So while hanging out with a bunch of co-workers last week, someone mentioned they had this trick. The challenge is knowing how many rows you have in your result set before you actually read them all. You see, Oracle has no way of telling us how many records are in our data set before we actually fetch the entire data set.

Yes, Oracle gives us %ROWCOUNT, but that only tells us ‘…how many rows affected so far.’ So when you start to fetch the records back, you know how many you have processed. And, you know there are more left.

Wouldn’t it be nice if you could get the size of the record set and have that available as you process the records?

Well, maybe you do.

Of course, nothing is free. Especially something as ‘cool’ as this.

Welcome to the world of analytics. Tom Kyte, of AskTom fame, has said this of analytics

Analytics rock
Analytics roll

been thinking about writing a book just about analytics…

Analytic functions are usually the answer to some challenging set based questions and puzzles. I’ll know when the answer involves analytics, and jump over to Google for a quick example. How they work is a bit beyond the scope of a quick blog post, but I’ll try a bit.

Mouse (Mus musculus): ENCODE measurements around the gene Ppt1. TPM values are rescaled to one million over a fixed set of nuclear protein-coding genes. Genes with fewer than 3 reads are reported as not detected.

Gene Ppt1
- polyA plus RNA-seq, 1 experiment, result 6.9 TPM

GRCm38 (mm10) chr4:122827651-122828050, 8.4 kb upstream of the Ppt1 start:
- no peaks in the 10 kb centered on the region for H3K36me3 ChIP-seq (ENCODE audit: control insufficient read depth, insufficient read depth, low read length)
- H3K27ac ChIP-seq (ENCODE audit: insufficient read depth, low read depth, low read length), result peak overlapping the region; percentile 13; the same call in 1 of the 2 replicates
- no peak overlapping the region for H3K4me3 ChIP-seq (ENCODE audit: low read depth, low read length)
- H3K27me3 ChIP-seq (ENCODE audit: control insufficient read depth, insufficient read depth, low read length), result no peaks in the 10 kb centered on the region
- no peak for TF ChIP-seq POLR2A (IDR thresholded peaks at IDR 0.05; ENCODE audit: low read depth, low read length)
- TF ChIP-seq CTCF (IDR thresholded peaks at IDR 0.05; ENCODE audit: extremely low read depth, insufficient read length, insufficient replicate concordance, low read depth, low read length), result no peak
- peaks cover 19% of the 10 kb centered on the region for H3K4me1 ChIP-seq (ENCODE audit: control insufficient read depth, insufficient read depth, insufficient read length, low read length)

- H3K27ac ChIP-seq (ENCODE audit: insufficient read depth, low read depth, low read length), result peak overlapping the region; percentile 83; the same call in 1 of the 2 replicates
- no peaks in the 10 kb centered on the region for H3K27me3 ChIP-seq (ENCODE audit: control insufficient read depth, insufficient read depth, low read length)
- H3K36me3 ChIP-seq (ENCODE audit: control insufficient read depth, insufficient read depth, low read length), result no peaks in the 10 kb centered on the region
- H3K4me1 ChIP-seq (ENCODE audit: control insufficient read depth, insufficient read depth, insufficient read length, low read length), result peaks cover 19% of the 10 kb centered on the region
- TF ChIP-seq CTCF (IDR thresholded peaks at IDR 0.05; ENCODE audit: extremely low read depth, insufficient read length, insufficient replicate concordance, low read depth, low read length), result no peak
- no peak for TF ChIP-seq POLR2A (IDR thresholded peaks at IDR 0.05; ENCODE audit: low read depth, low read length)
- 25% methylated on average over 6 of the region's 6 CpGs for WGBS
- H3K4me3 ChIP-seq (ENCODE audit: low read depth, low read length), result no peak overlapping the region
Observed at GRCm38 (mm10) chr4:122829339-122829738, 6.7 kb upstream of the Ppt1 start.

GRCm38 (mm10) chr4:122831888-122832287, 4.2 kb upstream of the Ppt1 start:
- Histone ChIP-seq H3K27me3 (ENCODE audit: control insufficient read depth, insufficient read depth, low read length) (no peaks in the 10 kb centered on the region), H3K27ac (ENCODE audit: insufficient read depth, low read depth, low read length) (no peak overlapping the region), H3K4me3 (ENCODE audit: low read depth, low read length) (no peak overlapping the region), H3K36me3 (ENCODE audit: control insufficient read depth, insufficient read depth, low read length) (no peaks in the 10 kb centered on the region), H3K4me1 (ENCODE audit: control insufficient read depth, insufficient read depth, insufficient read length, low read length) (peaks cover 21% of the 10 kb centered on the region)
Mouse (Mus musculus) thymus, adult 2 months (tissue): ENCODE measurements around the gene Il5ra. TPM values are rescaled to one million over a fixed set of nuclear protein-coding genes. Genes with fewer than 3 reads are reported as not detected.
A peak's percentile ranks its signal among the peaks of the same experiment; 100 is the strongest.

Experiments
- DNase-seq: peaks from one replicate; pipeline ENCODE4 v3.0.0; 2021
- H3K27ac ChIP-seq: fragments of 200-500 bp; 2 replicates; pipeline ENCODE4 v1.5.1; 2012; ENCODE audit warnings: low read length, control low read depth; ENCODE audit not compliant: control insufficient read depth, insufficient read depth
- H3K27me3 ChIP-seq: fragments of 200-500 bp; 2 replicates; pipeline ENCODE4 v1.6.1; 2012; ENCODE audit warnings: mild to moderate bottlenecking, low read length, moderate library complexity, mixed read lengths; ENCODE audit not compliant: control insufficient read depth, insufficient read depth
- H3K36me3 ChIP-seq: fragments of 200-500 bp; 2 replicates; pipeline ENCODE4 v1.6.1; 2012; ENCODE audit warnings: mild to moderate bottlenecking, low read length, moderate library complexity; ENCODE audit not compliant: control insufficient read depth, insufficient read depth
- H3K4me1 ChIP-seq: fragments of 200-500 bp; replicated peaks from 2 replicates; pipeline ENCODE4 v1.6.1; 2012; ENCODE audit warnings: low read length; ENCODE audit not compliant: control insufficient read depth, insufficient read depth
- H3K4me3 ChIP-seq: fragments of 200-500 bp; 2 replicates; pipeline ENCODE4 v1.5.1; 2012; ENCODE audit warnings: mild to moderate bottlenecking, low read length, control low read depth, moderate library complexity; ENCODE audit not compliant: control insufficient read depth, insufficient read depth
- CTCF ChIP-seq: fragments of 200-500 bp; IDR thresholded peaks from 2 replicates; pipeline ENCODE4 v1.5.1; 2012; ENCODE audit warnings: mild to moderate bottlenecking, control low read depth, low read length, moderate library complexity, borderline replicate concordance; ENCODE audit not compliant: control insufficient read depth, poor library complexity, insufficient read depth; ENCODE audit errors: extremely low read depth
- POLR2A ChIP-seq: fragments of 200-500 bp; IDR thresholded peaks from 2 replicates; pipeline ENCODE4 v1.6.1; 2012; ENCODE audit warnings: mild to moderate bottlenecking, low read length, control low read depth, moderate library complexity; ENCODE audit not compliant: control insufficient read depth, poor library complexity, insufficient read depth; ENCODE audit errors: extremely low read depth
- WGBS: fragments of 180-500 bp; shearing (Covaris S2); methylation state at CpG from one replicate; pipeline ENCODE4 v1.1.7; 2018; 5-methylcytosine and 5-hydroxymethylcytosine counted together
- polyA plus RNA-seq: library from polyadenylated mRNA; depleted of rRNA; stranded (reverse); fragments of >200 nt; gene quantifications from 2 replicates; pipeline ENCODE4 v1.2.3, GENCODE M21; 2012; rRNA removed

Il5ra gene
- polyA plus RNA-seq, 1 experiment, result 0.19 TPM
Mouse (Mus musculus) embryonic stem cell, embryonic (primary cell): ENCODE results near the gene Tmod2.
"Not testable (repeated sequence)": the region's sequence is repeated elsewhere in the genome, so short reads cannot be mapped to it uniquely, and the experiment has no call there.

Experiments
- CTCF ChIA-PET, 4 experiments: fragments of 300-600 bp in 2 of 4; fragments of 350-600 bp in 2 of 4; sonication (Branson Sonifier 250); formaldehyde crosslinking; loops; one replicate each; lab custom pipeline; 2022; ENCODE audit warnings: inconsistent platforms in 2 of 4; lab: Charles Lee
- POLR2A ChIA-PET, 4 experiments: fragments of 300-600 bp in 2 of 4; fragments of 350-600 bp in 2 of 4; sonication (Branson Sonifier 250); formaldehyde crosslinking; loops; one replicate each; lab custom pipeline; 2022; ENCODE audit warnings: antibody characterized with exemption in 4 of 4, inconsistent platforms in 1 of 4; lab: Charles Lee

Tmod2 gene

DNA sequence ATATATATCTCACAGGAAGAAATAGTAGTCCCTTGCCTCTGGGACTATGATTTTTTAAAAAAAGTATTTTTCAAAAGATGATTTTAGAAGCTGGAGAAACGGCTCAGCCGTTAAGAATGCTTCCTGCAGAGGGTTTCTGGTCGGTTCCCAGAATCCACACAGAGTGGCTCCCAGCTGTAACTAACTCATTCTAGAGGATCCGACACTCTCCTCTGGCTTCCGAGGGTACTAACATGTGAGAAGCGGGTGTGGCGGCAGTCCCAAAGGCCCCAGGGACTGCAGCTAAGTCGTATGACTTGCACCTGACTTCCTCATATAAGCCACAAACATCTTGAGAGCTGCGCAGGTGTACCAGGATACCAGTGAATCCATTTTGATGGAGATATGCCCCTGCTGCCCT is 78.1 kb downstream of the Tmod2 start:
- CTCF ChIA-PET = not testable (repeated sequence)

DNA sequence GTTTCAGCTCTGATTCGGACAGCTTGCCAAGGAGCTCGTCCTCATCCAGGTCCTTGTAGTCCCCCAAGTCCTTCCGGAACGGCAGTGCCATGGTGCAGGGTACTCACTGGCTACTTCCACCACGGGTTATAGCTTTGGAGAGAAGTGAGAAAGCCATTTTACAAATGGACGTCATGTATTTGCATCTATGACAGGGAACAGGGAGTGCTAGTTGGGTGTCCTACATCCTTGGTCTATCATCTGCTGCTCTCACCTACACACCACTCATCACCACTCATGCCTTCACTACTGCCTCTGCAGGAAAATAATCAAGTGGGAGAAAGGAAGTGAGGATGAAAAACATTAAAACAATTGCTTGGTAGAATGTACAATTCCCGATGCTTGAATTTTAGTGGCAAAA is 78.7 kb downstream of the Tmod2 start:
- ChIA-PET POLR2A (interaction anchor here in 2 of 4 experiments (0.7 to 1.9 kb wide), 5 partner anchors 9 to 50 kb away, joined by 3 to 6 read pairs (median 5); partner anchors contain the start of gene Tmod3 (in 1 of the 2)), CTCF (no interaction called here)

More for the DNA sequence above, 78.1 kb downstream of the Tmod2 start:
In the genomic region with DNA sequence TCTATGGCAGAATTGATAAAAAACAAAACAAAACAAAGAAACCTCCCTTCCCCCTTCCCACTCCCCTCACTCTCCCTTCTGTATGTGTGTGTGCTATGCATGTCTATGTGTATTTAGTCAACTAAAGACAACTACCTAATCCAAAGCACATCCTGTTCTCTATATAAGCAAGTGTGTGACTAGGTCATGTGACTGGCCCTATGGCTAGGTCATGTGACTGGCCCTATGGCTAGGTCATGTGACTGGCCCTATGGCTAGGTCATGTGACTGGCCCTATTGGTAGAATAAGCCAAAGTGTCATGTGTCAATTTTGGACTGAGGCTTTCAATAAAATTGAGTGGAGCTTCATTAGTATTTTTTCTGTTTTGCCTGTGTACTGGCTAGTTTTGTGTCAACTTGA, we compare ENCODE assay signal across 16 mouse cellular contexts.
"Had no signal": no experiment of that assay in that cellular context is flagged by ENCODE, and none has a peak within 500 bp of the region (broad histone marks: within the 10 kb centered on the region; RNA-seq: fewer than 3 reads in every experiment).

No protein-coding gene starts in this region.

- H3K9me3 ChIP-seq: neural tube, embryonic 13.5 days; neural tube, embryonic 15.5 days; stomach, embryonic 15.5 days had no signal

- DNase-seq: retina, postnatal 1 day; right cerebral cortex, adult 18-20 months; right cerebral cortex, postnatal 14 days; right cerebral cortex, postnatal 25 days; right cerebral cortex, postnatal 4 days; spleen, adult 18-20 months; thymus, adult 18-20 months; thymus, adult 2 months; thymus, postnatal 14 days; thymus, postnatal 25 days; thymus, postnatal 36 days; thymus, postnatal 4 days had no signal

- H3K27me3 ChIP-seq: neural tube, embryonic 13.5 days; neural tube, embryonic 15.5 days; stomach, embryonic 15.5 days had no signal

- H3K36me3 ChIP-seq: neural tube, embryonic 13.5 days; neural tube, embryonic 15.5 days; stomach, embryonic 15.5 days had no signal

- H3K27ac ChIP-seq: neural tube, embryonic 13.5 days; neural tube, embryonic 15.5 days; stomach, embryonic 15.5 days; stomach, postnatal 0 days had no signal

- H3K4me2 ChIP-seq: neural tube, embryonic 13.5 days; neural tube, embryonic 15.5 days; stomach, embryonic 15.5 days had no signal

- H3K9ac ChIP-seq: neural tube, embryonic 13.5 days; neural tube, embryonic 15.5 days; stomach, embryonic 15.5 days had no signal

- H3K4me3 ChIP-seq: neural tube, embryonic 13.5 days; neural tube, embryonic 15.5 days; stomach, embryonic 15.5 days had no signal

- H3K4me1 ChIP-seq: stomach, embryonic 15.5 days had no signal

From the Docs

“Analytic functions compute an aggregate value based on a group of rows. They differ from aggregate functions in that they return multiple rows for each group. The group of rows is called a window and is defined by the analytic_clause. For each row, a sliding window of rows is defined. The window determines the range of rows used to perform the calculations for the current row. Window sizes can be based on either a physical number of rows or a logical interval such as time.

Analytic functions are the last set of operations performed in a query except for the final ORDER BY clause. All joins and all WHERE, GROUP BY, and HAVING clauses are completed before the analytic functions are processed. Therefore, analytic functions can appear only in the select list or ORDER BY clause.